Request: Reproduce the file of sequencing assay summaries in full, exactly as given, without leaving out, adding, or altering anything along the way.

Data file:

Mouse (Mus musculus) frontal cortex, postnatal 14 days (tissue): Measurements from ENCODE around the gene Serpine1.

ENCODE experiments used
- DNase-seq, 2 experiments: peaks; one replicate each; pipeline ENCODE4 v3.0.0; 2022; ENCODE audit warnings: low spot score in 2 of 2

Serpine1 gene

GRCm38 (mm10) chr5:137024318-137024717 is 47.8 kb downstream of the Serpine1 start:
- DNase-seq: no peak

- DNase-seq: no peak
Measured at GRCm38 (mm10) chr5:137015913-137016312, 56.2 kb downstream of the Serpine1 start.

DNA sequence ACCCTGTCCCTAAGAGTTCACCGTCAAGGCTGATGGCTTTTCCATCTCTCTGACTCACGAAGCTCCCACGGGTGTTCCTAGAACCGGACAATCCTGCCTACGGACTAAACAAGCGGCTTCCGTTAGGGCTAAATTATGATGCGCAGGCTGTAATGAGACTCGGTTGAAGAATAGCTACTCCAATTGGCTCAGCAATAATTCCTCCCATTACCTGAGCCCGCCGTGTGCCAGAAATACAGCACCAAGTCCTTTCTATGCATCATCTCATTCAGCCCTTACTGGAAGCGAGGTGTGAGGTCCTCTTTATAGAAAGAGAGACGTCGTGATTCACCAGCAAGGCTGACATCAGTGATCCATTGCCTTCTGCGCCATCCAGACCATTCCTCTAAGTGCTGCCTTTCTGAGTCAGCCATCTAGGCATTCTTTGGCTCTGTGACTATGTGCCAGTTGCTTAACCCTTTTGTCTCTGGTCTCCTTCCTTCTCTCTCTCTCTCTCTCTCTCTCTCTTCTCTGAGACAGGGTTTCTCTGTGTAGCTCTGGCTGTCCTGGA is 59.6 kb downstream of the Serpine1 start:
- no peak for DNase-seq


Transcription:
Mouse (Mus musculus) frontal cortex, postnatal 14 days (tissue): Measurements from ENCODE around the gene Serpine1.

ENCODE experiments used
- DNase-seq, 2 experiments: peaks; one replicate each; pipeline ENCODE4 v3.0.0; 2022; ENCODE audit warnings: low spot score in 2 of 2

Serpine1 gene

GRCm38 (mm10) chr5:137024318-137024717 is 47.8 kb downstream of the Serpine1 start:
- DNase-seq: no peak

- DNase-seq: no peak
Measured at GRCm38 (mm10) chr5:137015913-137016312, 56.2 kb downstream of the Serpine1 start.

DNA sequence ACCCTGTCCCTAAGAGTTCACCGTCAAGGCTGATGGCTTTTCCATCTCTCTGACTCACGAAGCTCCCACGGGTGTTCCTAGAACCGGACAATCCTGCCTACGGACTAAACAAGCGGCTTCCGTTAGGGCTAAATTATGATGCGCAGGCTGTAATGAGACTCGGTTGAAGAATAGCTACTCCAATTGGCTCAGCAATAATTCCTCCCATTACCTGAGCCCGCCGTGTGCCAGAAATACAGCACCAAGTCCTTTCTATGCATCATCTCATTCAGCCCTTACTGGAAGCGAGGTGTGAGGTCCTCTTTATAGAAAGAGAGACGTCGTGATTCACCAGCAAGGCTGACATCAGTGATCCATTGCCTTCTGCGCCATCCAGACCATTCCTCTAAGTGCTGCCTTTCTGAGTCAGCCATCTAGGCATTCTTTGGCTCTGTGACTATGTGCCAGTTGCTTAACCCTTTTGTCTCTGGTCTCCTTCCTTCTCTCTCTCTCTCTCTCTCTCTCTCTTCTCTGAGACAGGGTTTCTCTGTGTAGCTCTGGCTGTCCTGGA is 59.6 kb downstream of the Serpine1 start:
- no peak for DNase-seq